Or is it a bit too close for comfort?

I for one, hear the fear in the text
this year way more,
for not being caught up in paper wind-catchers
and multi-generational festival shenanigans,
but also because
perhaps more than ever,
I am yearning,
maybe you are too,
for a future more life-filled, and hopeful,
and more peaceful, more just,
more compassionate
than the recent present.

This year it feels good
to leave aside the mystical, almost
magical literality of this text,
to focus more on the Spirit herself,
the life-force,
the purposeful urgency for God-wide justice
that Luke’s pen can only partially capture or convey,
with his fierce wind and tongues of fire,
and polyglot comprehension.

And it’s when we ask that question
“where are you when God’s Spirit blows through?”
that we realize that deeper than the literal gymnastics
is a truth, some, no many,
have experienced.
I posed this question to our Midrash
Bible study group,
and once the first story was told,
in that lock-down Zoom room,
we knew there were tongues of fire
on all who shared, simple stories
amazing stories of personal Pentecosts.

Without naming names,
or divulging personal details,
the stories shared included
sitting in the sanctuary at CPU
for the first time decades ago now,
listening to a sermon that was
“as if it was speaking only to them.”
The Spirit speaking in soul languages
understood by complete newcomers.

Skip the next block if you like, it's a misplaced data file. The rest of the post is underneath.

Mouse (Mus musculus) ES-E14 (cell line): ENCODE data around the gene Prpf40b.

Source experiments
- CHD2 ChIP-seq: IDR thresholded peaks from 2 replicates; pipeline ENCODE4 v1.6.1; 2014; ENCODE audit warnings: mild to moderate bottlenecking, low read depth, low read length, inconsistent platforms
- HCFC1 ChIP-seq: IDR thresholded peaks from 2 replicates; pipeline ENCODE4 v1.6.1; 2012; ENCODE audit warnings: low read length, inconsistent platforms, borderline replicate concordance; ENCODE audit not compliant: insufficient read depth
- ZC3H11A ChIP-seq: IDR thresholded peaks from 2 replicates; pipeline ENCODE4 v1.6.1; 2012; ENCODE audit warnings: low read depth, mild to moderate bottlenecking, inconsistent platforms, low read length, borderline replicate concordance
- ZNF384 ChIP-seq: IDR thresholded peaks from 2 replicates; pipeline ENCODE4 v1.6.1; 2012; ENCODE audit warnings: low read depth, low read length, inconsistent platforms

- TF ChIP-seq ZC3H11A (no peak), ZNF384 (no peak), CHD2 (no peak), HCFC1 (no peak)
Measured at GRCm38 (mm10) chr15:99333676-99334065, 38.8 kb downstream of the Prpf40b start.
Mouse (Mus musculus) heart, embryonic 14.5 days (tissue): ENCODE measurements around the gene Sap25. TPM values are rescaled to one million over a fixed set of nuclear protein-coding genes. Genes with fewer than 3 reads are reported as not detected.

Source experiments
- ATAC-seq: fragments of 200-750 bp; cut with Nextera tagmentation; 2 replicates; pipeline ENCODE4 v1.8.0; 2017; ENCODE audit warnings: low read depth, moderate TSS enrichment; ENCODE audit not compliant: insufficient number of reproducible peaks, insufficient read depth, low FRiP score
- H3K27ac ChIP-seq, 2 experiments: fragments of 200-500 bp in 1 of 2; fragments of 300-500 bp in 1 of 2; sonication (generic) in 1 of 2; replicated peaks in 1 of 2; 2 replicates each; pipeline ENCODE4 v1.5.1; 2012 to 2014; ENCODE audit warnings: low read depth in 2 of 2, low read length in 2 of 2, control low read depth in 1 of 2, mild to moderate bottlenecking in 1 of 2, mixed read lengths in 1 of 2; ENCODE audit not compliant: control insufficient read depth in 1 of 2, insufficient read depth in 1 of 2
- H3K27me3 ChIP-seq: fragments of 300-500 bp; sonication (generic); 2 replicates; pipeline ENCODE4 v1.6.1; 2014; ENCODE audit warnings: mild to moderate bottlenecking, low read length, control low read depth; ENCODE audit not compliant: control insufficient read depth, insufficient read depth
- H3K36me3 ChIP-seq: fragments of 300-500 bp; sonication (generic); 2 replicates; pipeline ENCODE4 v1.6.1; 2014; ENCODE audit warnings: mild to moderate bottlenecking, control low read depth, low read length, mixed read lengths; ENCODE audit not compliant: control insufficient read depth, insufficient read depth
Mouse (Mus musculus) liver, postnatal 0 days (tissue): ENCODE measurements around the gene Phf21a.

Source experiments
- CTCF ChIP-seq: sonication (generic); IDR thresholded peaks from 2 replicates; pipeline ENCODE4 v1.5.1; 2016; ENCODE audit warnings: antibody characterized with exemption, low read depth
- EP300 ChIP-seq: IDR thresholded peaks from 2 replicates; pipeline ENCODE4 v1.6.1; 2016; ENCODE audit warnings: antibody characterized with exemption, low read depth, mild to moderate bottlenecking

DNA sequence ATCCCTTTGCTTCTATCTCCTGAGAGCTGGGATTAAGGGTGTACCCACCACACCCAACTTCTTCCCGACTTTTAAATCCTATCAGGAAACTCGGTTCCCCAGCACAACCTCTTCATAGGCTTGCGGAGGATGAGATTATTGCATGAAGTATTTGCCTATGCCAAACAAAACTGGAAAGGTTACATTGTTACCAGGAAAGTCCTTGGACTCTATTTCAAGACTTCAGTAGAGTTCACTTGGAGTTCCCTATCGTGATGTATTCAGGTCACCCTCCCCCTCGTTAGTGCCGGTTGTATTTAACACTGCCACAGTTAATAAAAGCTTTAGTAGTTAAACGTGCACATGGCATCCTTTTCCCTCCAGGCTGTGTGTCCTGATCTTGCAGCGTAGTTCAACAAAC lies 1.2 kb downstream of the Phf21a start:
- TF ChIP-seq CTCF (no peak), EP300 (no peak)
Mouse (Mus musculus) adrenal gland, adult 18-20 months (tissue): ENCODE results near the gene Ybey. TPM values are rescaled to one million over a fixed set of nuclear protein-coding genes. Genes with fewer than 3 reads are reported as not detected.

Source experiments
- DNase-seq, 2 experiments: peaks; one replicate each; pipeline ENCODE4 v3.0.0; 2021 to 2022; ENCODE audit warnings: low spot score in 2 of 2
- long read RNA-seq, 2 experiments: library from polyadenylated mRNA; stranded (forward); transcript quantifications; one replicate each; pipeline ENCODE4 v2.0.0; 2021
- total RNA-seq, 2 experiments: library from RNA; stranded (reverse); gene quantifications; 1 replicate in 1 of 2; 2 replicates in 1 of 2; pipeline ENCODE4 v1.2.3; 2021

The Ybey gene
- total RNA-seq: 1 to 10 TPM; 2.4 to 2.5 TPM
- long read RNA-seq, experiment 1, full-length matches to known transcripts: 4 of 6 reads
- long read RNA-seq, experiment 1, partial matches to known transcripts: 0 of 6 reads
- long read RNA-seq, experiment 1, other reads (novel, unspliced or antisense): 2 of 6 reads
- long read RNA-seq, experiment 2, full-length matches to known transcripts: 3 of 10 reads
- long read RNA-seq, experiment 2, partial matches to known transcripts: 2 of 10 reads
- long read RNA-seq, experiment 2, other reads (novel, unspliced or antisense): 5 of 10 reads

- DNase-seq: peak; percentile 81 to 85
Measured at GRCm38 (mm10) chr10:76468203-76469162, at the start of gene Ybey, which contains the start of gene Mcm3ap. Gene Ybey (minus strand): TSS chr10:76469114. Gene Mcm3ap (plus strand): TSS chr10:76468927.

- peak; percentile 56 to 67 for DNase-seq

Hearing a particular song that weaves
its way so deep into the heart
that it reshapes a person’s vocational choices.

Experiencing the fear of the night after the Quebec Mosque
attack, and feeling a compulsion to cross
the threshold for the first time, of a Mosque
to join in a vigil of prayer for peace.
Fearful of what to do, and being
completely blown away (!) by an upper room,
where God’s Dream of peace was spoken
in every faith, and none, in every language.

Hearing the clarifying voice of the Spirit
in birdsong in a forest,
that grounds the flitting of anxiety
into the strength of Creation’s Maker.

So many stories we decided we should invite
all of you, wherever you are,
to ask yourself the same question:

Where were you when the Spirit blew through?
How has it fueled you with courage to face into a fear?
How has she blown you into the path of companions
for a particular chapter of your journey?
Has she mystified you, or clarified a sense of purpose?
Have there been moments of such deep committed joy
in the labour of heart or hands that you know in your bones
you were meant for that moment, and it was meant for you?

I’d love for you to try this, as you mark this
much more personal Pentecost day
wherever you are:
Pick up a pen, or a crayon, or paints,
and doodle, draw, or colour in something,
(perhaps even this Spirit flame doodle
you can download, print and colour).*
Or take a walk, or knit, or knead dough,
do something to engage part of your body
in some repetitive rhythm and focus.
And while your body is occupied in rhythmic focus,
let that question roll around in your mind, heart, gut and soul.
Where were you when the Spirit blew through?
What was your Pentecost?
How will Spirit blow through you, now?
What courage to face your fears will her flame fuel in you,
for the sake of
the Dream of God?
Because of this I am certain,
She will!